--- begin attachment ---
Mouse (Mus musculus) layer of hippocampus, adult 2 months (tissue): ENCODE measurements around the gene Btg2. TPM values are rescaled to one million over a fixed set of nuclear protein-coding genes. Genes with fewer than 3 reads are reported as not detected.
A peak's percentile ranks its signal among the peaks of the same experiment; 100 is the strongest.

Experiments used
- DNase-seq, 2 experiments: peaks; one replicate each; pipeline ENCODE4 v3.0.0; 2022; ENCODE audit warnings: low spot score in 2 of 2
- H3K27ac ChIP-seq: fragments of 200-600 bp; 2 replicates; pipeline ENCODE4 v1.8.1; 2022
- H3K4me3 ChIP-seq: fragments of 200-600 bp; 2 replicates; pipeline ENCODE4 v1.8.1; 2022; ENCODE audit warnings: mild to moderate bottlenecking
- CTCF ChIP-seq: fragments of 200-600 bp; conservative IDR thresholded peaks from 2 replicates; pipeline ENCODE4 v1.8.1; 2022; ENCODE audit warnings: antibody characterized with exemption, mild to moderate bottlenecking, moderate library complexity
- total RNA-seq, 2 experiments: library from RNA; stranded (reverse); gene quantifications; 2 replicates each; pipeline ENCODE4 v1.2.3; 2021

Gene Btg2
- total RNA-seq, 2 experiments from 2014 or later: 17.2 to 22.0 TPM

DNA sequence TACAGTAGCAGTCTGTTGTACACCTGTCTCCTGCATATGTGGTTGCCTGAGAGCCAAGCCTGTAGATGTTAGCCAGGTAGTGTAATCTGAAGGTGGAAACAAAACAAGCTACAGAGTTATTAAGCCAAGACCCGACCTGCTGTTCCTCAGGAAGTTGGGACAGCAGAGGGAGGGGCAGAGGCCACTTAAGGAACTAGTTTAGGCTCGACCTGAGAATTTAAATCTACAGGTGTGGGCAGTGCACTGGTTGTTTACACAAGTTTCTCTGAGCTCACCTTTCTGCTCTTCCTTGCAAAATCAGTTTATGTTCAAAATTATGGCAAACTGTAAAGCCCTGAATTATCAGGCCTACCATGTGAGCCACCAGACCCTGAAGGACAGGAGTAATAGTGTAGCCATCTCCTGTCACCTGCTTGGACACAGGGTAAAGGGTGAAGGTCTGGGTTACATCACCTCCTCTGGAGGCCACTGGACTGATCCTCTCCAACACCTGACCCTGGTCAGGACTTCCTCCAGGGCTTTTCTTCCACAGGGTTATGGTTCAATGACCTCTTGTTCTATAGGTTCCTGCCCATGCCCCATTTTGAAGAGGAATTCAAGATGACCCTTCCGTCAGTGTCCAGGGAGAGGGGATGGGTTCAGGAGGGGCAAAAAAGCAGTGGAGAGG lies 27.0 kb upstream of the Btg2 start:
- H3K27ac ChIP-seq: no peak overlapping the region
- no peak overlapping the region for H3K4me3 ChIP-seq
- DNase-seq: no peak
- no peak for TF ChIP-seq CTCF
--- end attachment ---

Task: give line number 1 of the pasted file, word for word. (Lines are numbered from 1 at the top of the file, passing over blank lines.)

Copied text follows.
Mouse (Mus musculus) layer of hippocampus, adult 2 months (tissue): ENCODE measurements around the gene Btg2. TPM values are rescaled to one million over a fixed set of nuclear protein-coding genes. Genes with fewer than 3 reads are reported as not detected.